In his play, Broadway Bound, Neil Simon wisely said, "Wisdom doesn't come with age. Wisdom comes with wisdom."
With that caveat, as I approach my seventh decade, here is the wisest advice I can muster:
On career: If I haven't acquired wisdom in this area, I'm in trouble. I've been a career coach for 25 years. Here are some things I've learned:
¨ For most people, there is no one best-suited career. They could be equally happy and successful in many careers as long as it met their non-negotiables, for example: using your head vs. your hands, people-centric vs. isolated, employed vs. entrepreneurial, artistic vs. scientific, plus a decent boss, pay, commute, learning opportunities, and workplace ethics.
¨ It's wise to hire an inexperienced smart hard worker over an experienced person of average intelligence and drive.
¨ Procrastination is a career killer. Avoid those psychotherapist-concocted excuses for inaction, for example, "fear of failure," and "fear of rejection." Feel the fear and do it anyway; the fear will dissipate. And if you're lazy, recognize that you pay a price far greater than any benefits you derive--not only lack of success but ultimately feeling like a parasite on others, or at least having made far less of a difference to your family, community, and world than you could have or your peers have.
On money: Only fools chase money beyond a moderate income. After taxes, your quality of life's improvement is too small to justify what it often takes to get big bucks: a career you enjoy far less than a less remunerative one, inordinate stress, ethical compromises.
On friends: They're more important than family. Other than your spouse, you don't choose your family. You do choose your friends, so you're more likely to be compatible. I have seen so many family members cause each other misery. Compatible, close friends are a treasure. If you have such friendships, nurture them. If you don't, prioritize making one.
On marriage: A good marriage should get a passing grade on all these characteristics:
¨ enjoying each other in bed
¨ enjoying each other out of bed
¨ respecting each other deeply
¨ no fatal flaw in either of you (for example, chronic addiction or violence)
¨ that ineffable thing called love--in which you feel warm whenever you see the person, and you care as much about the other person's wellbeing as your own.
Of course, no marriage scores a permanent A on all those factors but if, for an extended time, your or your partner rate the marriage as a C or lower on two or more of those, you may be better off single or with another partner.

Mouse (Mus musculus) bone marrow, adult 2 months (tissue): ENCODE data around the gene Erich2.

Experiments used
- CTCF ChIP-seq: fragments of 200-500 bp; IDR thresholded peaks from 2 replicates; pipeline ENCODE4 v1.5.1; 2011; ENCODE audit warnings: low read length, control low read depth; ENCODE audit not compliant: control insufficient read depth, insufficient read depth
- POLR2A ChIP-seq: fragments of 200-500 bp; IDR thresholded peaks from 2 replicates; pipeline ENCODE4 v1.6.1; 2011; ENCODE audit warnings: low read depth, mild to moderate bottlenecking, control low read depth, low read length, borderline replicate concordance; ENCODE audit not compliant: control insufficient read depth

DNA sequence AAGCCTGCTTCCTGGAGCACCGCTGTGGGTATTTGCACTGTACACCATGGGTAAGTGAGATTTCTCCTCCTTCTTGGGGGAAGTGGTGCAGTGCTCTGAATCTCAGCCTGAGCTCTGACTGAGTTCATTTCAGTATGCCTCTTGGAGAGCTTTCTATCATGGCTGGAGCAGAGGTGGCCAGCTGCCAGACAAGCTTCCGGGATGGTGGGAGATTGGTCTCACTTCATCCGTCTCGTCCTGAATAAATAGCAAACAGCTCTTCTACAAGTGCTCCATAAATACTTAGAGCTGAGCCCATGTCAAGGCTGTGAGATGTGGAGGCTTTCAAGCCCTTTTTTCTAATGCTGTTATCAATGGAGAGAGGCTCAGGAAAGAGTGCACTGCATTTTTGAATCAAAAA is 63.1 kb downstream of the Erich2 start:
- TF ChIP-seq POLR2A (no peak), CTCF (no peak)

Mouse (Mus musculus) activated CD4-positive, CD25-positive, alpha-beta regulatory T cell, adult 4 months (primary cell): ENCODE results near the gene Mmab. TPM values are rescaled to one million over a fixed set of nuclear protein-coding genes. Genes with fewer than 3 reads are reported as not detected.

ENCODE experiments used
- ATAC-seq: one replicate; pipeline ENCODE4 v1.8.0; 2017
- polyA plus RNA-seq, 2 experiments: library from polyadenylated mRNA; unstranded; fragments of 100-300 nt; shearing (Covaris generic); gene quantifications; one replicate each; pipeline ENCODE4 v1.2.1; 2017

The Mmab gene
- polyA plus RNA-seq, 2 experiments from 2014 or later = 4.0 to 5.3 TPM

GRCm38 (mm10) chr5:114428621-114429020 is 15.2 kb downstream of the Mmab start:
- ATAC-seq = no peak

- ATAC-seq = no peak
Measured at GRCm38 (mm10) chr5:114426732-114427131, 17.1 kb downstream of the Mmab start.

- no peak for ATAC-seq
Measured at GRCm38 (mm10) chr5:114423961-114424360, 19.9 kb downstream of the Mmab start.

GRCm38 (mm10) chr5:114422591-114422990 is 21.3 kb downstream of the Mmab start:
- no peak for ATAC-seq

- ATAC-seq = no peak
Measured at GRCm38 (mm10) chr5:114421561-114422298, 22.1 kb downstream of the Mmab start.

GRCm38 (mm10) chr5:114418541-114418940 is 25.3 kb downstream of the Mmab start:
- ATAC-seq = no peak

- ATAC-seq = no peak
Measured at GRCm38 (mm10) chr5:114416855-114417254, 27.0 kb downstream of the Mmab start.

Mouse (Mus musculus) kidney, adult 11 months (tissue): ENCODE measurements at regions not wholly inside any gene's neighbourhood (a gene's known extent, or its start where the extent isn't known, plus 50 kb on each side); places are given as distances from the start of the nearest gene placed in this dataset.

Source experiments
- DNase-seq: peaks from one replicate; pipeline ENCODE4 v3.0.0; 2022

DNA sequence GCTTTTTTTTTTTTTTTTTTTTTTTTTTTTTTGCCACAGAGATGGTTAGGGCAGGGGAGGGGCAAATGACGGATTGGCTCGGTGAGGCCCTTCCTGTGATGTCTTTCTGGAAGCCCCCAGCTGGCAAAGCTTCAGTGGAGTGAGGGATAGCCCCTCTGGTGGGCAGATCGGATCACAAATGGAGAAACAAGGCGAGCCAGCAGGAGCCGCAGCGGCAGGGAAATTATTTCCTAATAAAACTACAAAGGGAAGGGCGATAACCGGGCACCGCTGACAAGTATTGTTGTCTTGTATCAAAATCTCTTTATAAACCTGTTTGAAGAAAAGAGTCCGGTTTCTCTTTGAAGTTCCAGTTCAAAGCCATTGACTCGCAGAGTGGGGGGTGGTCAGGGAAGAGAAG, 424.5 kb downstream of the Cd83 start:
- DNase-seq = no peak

Few people fundamentally change and even fewer change because of another person's attempt to make them change. Sure, encourage tweaks but key to a good relationship is accepting each other for who they essentially are. If you can't, consider separating.
On sex: The key is to find a partner with a compatible sexual appetite and to communicate your desires to your partner, verbally if necessary.
On politics: Liberal ideals appeal to the hearts of all good people but fail to adequately consider how most humans behave: that handouts and other compensatory programs reward incompetence and laziness and thus encourage more of it while punishing the more worthy. Liberals, who ever expand government, fail to accept that the security of government jobs causes government services to be of low quality and to cost the taxpayer vastly more than they should. Also, liberals seem to care about everyone but the taxpayer, who usually gets terrible value received for the amount paid. Government must take much more seriously their responsibility to steward taxpayer money as though it was their own.
Conservatives fail to realize that people's failures are often beyond their control: the genes and environment bestowed by their parents. It is government's (as well as individuals') responsibility to help compensate those who lost in the genetic and environmental lottery. Conservatives also fail to acknowledge that unbridled capitalism does lead to excesses requiring regulation, although only a non-onerous and realistically enforceable level of regulation.
On faith: There is no God worth praying to. If there were, s/he wouldn't have allowed billions of people, including infants, to suffer weeks or months of horrific pain only to die of diseases such as cancer or AIDS, leaving bereft family members. "A loving God," hmmph.
The potential for holiness resides within each of us: the impulse to do good. We should keep that impulse top-of-mind.